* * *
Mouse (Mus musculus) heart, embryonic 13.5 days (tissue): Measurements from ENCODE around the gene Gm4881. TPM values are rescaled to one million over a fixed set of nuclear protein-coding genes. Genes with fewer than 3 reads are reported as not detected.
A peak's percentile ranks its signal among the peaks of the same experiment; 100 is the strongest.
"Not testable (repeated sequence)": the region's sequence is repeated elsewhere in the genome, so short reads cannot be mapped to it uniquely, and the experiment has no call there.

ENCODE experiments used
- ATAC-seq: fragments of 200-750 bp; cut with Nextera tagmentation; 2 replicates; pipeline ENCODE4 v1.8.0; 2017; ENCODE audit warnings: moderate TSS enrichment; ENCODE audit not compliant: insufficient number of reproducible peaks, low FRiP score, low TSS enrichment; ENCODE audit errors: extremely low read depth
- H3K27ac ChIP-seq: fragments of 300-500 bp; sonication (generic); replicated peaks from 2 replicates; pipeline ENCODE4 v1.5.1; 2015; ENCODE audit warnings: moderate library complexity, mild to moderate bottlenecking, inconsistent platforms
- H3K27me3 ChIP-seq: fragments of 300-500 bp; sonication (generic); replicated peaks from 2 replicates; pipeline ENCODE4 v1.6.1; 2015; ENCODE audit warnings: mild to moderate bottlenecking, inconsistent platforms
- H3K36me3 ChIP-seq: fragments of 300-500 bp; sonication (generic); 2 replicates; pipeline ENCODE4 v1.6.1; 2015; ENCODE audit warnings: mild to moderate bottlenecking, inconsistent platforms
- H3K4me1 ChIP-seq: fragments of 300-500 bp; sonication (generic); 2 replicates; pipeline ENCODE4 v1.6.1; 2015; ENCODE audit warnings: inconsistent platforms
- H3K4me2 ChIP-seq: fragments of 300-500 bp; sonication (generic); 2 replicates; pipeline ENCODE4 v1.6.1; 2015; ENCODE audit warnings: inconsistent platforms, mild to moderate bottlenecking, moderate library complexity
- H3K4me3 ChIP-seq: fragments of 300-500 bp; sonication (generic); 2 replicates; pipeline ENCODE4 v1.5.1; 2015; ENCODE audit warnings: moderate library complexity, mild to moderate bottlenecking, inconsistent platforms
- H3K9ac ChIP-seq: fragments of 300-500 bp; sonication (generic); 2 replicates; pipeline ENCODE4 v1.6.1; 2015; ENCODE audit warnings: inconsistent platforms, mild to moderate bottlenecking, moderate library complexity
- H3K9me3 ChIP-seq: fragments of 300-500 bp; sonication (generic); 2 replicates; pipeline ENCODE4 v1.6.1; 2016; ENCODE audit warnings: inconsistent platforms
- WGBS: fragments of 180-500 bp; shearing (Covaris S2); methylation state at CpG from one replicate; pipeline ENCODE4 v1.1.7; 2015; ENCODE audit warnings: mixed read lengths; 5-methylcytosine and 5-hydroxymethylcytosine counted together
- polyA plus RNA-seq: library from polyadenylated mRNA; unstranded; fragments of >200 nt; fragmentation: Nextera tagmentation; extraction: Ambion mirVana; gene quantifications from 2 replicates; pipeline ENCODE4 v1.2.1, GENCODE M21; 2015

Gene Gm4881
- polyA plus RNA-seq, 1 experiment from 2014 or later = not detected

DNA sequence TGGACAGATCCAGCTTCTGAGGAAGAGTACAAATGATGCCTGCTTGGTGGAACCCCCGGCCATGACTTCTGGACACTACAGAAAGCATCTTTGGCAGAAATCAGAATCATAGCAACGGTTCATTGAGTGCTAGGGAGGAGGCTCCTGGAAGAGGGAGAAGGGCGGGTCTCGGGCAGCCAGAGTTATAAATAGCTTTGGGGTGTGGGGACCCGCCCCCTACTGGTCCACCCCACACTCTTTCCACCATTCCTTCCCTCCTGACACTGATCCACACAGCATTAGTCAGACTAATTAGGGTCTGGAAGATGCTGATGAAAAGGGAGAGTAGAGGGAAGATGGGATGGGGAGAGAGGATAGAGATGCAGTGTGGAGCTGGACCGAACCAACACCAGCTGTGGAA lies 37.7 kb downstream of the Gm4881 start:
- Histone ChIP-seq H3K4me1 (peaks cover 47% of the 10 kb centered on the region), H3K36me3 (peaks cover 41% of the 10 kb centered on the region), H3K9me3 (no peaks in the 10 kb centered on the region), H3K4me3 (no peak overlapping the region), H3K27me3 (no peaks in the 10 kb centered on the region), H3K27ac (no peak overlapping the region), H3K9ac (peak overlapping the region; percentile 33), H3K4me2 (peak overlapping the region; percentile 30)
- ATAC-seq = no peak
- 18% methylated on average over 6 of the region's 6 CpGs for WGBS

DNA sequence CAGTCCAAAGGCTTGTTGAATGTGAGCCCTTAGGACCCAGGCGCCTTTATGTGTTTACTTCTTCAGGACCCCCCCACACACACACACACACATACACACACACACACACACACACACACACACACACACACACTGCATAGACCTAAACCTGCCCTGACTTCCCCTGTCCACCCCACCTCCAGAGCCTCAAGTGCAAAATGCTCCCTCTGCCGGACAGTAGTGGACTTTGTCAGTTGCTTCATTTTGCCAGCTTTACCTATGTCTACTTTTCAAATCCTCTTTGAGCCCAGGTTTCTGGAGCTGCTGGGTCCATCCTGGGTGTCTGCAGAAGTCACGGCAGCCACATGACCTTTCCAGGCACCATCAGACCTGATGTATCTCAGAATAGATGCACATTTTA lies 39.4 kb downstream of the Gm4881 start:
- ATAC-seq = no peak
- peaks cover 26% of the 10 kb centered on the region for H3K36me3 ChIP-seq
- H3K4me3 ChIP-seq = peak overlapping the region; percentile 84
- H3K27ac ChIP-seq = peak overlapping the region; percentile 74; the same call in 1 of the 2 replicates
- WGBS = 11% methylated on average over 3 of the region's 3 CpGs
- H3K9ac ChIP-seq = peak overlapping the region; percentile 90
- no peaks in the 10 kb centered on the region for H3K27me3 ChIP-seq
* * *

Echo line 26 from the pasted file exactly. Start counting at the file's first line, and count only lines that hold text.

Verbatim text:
- H3K27ac ChIP-seq = peak overlapping the region; percentile 74; the same call in 1 of the 2 replicates